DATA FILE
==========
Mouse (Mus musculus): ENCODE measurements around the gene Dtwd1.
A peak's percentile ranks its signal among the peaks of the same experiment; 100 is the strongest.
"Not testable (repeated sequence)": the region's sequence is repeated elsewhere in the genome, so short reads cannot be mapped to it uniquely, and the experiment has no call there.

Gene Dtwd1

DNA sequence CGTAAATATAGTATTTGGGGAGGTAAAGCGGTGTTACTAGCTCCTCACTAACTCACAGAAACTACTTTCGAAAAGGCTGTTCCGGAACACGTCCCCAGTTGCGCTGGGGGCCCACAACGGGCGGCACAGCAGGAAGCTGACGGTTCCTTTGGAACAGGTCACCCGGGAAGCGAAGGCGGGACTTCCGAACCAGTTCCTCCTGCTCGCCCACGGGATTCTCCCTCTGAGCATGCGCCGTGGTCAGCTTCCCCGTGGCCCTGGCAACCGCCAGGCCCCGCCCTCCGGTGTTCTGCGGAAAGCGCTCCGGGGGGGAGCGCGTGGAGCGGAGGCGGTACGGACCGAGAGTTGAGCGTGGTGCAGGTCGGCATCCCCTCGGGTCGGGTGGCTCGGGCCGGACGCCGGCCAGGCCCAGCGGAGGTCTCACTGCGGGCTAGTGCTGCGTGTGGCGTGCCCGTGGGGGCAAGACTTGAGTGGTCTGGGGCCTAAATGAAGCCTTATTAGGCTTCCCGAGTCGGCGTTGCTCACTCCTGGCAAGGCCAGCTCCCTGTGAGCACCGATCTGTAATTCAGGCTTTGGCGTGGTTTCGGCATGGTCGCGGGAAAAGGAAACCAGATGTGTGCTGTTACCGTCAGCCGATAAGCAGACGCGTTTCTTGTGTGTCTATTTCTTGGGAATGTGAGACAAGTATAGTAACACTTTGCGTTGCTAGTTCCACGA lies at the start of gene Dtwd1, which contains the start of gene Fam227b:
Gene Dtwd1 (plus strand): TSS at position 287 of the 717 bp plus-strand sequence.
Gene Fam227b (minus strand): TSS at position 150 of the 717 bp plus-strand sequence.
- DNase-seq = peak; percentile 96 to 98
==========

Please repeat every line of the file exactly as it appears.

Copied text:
Mouse (Mus musculus): ENCODE measurements around the gene Dtwd1.
A peak's percentile ranks its signal among the peaks of the same experiment; 100 is the strongest.
"Not testable (repeated sequence)": the region's sequence is repeated elsewhere in the genome, so short reads cannot be mapped to it uniquely, and the experiment has no call there.

Gene Dtwd1

DNA sequence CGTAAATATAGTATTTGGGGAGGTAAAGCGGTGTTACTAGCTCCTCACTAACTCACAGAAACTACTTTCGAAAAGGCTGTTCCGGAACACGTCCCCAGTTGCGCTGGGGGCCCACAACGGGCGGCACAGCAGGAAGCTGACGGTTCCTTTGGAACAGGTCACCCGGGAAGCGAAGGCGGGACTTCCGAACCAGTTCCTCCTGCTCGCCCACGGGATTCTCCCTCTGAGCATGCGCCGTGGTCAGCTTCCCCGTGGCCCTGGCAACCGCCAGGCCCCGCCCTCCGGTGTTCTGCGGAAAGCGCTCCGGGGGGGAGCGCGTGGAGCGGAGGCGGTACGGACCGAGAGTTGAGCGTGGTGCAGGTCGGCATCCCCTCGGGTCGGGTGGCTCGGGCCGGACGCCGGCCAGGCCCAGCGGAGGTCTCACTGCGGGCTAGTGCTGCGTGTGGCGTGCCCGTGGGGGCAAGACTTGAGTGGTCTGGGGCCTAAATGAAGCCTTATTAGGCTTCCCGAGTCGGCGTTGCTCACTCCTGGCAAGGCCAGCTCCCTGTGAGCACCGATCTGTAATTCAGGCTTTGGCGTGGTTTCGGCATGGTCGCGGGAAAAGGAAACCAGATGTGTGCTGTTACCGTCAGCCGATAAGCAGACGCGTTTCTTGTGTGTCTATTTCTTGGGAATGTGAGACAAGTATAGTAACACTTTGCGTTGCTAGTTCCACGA lies at the start of gene Dtwd1, which contains the start of gene Fam227b:
Gene Dtwd1 (plus strand): TSS at position 287 of the 717 bp plus-strand sequence.
Gene Fam227b (minus strand): TSS at position 150 of the 717 bp plus-strand sequence.
- DNase-seq = peak; percentile 96 to 98